Lady Gaga And Tom Brady Made America Great Again By Sidelining Boring Partisans

Lady Gaga And Tom Brady Made America Great Again By Sidelining Boring Partisans

Lady Gaga and Tom Brady did exactly what they were there to do, on the biggest stage in the world, and so well it’s hard for anyone to argue with it.
Mary Katharine Ham
By

Many Americans were bracing themselves for the halftime show of the Super Bowl Sunday. Lady Gaga, a vocal Hillary Clinton supporter and left-leaning activist, had a huge stage for 13 minutes. Recent precedent suggested such a performance could not take place without some kind of obvious anti-Trump political statement. Some boycotted in anticipation.

Those like myself, who like sports to be an oasis from politics, were skeptical but hoped for the best. She’s a great performer with a great voice. She’s also been inventive in her career, if not subtle, so a run-of-the-mill Trump denunciation would have felt pretty tired. It would have won her plenty of the usual social media plaudits, but she went a different route. I underestimated her.

Gaga opened her performance atop the stadium, clad in iridescent armor, singing “God Bless America” and “This Land is Your Land” against a back drop of the American flag formed by the red, white, and blue head lamps of 300 synchronized drones.

She transitioned to the Pledge of Allegiance, pointing at the sky for “under God” and adding special emphasis to “for all.” Some, seemingly looking for offense, accused Gaga of omitting “under God,” but she did not.

Gaga then tore through a medley of her greatest hits, even teasing the Houston audience by doing a verse of her Beyoncé collaboration “Telephone” but without an appearance by the hometown diva. Power move. She sang a cappella, she played the piano, she said hi to her parents, and she put on a hell of a show.

She hugged someone briefly during her song “Stay,” and the Internet is trying to figure out if that had any political significance. “This Land Is Your Land” was written by folk singer Woody Guthrie as a response to “God Bless America,” with critical lyrics and a chorus of “God blessed America for me,” so, the performance was not without its messages.

But they were subtle. They were savvy. They were interesting. So interesting, Gaga no doubt earned many new fans—or, at the very least, grudging respect from skeptics, who will be more open to her work and the work of her Born this Way Foundation and its Share Kindness campaign than they would have ever been had she taken this opportunity to read Mike Pence some scathing slam poetry. It was the opposite of blowhard. It was art, and in times like these, unifying.

I confess my bar might be low these days if I’m elated by a performance without a lecture, but not going full Streep required some gumption from Gaga and I appreciate it.

She did exactly what she was there to do, on the biggest stage in the world, and she did it so well, it’s hard for anyone to argue with it.

***

Many Americans were bracing themselves for a Patriots romp at the Super Bowl Sunday. Outside of the New England region with its residents who are wicked awesome at snow shoveling and Super Bowls, few were excited about an easy Patriots win. Recent precedent suggested such a performance would be a robotic and uninteresting flattening of the Atlanta Falcons under the boots of the Belichick/Brady juggernaut.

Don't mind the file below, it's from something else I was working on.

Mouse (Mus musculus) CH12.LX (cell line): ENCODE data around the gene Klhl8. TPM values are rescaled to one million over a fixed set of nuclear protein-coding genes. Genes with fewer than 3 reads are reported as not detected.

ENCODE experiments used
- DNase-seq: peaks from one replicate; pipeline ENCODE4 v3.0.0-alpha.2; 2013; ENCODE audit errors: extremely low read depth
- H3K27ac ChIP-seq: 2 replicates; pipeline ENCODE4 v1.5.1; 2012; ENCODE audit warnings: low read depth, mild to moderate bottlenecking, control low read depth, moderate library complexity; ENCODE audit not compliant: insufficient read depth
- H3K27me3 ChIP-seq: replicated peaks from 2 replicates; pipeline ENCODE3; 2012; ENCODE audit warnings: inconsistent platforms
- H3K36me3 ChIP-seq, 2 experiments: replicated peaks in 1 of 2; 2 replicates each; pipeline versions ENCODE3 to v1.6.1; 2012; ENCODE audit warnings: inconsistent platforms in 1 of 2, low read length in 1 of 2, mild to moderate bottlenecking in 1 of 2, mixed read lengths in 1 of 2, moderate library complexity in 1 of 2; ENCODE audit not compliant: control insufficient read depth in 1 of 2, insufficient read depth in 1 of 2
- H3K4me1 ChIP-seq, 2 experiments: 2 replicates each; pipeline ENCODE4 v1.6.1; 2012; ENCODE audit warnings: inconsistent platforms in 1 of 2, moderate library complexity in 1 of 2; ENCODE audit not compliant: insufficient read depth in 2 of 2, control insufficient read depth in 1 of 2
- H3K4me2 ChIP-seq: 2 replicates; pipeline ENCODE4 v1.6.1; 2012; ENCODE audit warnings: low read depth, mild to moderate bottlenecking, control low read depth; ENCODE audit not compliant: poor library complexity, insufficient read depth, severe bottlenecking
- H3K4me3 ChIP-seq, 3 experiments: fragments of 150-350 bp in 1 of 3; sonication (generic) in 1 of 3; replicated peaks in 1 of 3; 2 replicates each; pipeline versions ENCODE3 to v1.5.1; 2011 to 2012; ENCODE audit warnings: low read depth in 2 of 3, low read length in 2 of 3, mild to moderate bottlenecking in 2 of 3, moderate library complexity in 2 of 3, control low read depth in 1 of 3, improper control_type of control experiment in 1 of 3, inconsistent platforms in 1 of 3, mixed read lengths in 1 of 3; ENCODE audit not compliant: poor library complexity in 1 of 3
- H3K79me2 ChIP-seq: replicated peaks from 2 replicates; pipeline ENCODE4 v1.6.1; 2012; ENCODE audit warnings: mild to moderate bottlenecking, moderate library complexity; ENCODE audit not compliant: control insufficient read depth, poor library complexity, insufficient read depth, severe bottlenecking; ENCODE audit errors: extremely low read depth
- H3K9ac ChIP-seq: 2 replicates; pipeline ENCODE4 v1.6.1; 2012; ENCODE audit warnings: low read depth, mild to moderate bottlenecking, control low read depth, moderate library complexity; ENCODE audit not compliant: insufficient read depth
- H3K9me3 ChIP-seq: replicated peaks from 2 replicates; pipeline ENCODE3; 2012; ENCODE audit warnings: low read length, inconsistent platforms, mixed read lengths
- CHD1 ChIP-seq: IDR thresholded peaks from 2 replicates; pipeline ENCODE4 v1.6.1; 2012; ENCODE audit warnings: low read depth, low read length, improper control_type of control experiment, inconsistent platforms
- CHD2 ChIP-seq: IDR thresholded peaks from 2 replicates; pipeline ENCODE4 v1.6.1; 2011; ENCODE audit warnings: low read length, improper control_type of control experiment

Brady, Patriots Coach Bill Belichick, and owner Robert Kraft are all friends of President Trump’s. Trump was rooting for the Patriots, who it must be said, win so much they might be tired of winning. It was all too much for some. Columnists demanded Brady “explain” his friendship with Trump and “apologize,” and attacked his patriotism because he’d once been spotted wearing a “Make America Great Again” hat in 2015.

Those, like myself, who had no particular dog in this fight, were skeptical but hoped for a good show. He’s a great quarterback with an almost miraculous ability to focus and win. A flogging of the Atlanta Falcons would have felt pretty tired. It would have won him plenty of sportswriter and social media plaudits, but he went a different route. I admit I underestimated him.

Down 21-3 in the first half thanks to an authoritative performance from Falcons quarterback Matt Ryan and the Falcons defense, Brady looked uncharacteristically rattled at times. Down 28-3 in the third quarter, he looked uncharacteristically cornered. But the Patriots made the best of a flubbed fourth-quarter Falcons pass on third and 1, recovering and later scoring to bring the game to within 8, and a couple more bad pass play calls that took the Birds out of range of the field goal that might have put the game out of reach.

In the end, Brady’s performance wasn’t without his customary dominance and grit. But it was different. It was unexpected. Brady no doubt earned new fans—or, at the very least, grudging respect from skeptics—who will be interested in his game, no matter his politics. He won dramatically and he won graciously, though not without knocking NFL Commissioner Roger Goodell obliquely in his acceptance speech, which is something we can all get behind. He orchestrated the biggest comeback in Super Bowl history, was named MVP in the only overtime the Super Bowl has ever seen, and he accepted the giant trophy from his nemesis while acknowledging his sick mother, in the crowd to watch her son win.

It was pure sport, and in times like these, it was unifying.

He did exactly what he was there to do, on the biggest stage in the world, and he did it so well, it’s hard for anyone to argue with it.

I’m thankful for both of them for being good at what they do. Sunday night, they showed art and sports and people can be so much more complex and surprising and enjoyable than politics allows them to be. It was pure fun, and in times like these, unifying.

Mary Katharine Ham is a senior writer at The Federalist.

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